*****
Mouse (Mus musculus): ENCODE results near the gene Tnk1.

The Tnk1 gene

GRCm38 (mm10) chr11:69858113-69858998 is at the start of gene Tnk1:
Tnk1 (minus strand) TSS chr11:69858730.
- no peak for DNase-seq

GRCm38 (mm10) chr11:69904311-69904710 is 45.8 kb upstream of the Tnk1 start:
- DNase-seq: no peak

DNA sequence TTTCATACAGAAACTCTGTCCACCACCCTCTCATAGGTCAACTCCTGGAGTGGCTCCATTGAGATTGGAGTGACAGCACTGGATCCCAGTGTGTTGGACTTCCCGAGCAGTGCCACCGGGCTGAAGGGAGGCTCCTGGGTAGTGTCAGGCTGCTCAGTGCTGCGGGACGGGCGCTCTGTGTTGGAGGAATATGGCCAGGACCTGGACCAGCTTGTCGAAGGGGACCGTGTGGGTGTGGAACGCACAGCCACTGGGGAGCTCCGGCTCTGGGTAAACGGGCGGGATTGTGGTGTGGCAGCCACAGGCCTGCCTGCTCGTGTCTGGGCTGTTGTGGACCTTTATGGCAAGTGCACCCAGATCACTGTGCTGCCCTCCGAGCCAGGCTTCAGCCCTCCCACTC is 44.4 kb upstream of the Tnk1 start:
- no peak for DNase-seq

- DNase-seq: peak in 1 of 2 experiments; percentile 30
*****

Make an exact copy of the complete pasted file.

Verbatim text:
Mouse (Mus musculus): ENCODE results near the gene Tnk1.

The Tnk1 gene

GRCm38 (mm10) chr11:69858113-69858998 is at the start of gene Tnk1:
Tnk1 (minus strand) TSS chr11:69858730.
- no peak for DNase-seq

GRCm38 (mm10) chr11:69904311-69904710 is 45.8 kb upstream of the Tnk1 start:
- DNase-seq: no peak

DNA sequence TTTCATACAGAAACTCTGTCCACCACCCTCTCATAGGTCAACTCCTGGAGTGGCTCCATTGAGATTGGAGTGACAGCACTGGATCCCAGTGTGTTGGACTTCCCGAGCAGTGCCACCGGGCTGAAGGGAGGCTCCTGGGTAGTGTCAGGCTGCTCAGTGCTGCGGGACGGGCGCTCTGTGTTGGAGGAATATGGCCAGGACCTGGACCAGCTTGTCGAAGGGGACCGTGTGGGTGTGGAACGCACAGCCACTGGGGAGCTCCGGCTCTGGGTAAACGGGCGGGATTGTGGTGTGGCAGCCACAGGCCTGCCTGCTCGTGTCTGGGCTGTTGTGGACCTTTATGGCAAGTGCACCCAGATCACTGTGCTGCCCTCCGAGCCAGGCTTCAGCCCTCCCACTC is 44.4 kb upstream of the Tnk1 start:
- no peak for DNase-seq

- DNase-seq: peak in 1 of 2 experiments; percentile 30